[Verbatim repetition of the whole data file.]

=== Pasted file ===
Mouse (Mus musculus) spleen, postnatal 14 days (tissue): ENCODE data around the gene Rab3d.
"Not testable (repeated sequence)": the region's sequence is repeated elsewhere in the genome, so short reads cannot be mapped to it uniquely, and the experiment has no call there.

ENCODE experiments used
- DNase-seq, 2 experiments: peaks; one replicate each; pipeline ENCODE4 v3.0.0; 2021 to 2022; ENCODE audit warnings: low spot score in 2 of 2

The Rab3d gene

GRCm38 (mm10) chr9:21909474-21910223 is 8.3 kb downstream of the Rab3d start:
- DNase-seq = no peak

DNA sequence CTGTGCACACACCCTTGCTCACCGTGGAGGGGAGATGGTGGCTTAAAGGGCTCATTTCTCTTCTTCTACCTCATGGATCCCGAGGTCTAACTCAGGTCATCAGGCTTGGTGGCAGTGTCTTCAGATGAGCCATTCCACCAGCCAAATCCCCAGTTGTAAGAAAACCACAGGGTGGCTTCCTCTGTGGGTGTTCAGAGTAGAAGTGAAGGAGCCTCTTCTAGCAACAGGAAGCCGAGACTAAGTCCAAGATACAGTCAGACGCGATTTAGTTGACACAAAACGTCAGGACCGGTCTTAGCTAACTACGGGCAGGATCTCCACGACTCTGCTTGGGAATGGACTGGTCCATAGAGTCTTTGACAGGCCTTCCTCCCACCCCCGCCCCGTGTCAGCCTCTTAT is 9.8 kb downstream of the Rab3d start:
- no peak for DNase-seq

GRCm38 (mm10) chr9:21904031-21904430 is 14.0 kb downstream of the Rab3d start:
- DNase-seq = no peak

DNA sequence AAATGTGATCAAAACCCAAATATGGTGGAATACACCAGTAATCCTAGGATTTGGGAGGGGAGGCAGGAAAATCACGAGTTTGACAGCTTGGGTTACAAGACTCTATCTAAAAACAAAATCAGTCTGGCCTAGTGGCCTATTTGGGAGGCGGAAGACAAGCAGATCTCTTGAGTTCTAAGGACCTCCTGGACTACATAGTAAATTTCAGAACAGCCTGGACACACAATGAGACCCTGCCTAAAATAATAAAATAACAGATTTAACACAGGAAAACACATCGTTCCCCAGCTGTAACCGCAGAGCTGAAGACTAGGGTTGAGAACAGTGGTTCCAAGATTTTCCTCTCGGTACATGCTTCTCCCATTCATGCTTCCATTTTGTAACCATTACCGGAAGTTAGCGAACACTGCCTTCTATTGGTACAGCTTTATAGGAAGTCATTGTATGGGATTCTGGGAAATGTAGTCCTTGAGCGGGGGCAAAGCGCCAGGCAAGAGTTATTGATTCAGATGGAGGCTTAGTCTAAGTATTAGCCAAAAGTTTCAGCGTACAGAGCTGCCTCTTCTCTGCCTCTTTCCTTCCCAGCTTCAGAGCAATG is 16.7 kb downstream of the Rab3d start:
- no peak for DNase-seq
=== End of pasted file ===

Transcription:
Mouse (Mus musculus) spleen, postnatal 14 days (tissue): ENCODE data around the gene Rab3d.
"Not testable (repeated sequence)": the region's sequence is repeated elsewhere in the genome, so short reads cannot be mapped to it uniquely, and the experiment has no call there.

ENCODE experiments used
- DNase-seq, 2 experiments: peaks; one replicate each; pipeline ENCODE4 v3.0.0; 2021 to 2022; ENCODE audit warnings: low spot score in 2 of 2

The Rab3d gene

GRCm38 (mm10) chr9:21909474-21910223 is 8.3 kb downstream of the Rab3d start:
- DNase-seq = no peak

DNA sequence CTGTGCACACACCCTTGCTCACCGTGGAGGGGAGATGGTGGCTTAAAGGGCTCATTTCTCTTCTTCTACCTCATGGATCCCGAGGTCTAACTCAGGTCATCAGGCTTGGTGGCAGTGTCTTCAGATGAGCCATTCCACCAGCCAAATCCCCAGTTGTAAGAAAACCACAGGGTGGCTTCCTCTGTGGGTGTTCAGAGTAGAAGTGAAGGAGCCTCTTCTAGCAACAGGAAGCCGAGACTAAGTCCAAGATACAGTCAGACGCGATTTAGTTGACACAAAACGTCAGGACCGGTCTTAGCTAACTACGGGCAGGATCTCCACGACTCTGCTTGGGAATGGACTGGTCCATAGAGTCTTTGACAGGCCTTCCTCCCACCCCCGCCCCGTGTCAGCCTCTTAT is 9.8 kb downstream of the Rab3d start:
- no peak for DNase-seq

GRCm38 (mm10) chr9:21904031-21904430 is 14.0 kb downstream of the Rab3d start:
- DNase-seq = no peak

DNA sequence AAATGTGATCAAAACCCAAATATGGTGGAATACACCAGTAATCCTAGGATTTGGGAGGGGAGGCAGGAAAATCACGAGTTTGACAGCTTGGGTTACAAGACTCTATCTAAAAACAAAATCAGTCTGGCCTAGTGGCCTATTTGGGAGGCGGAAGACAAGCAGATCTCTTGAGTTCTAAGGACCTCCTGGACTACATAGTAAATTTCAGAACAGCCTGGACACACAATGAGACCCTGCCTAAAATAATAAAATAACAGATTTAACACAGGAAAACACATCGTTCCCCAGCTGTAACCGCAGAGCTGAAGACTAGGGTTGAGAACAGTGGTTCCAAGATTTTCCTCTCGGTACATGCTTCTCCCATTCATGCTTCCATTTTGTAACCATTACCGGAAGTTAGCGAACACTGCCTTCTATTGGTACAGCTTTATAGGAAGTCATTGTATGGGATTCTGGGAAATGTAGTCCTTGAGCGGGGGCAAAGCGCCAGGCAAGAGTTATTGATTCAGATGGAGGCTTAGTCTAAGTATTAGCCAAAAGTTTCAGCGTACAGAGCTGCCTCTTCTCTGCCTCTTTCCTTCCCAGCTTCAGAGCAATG is 16.7 kb downstream of the Rab3d start:
- no peak for DNase-seq